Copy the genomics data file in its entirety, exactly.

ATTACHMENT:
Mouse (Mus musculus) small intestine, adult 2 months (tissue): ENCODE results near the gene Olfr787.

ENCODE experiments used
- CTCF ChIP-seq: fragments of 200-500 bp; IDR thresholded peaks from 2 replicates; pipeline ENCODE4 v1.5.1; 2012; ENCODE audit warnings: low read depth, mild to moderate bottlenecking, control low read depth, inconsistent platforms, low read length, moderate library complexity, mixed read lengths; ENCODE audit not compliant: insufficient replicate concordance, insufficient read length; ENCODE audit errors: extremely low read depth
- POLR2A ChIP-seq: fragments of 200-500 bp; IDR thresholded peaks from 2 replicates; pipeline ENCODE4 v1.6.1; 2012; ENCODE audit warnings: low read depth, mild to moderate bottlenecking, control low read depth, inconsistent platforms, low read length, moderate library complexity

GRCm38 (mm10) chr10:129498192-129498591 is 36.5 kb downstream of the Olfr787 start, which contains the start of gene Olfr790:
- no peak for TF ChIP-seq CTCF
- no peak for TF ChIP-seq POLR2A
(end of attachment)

Mouse (Mus musculus) small intestine, adult 2 months (tissue): ENCODE results near the gene Olfr787.

ENCODE experiments used
- CTCF ChIP-seq: fragments of 200-500 bp; IDR thresholded peaks from 2 replicates; pipeline ENCODE4 v1.5.1; 2012; ENCODE audit warnings: low read depth, mild to moderate bottlenecking, control low read depth, inconsistent platforms, low read length, moderate library complexity, mixed read lengths; ENCODE audit not compliant: insufficient replicate concordance, insufficient read length; ENCODE audit errors: extremely low read depth
- POLR2A ChIP-seq: fragments of 200-500 bp; IDR thresholded peaks from 2 replicates; pipeline ENCODE4 v1.6.1; 2012; ENCODE audit warnings: low read depth, mild to moderate bottlenecking, control low read depth, inconsistent platforms, low read length, moderate library complexity

GRCm38 (mm10) chr10:129498192-129498591 is 36.5 kb downstream of the Olfr787 start, which contains the start of gene Olfr790:
- no peak for TF ChIP-seq CTCF
- no peak for TF ChIP-seq POLR2A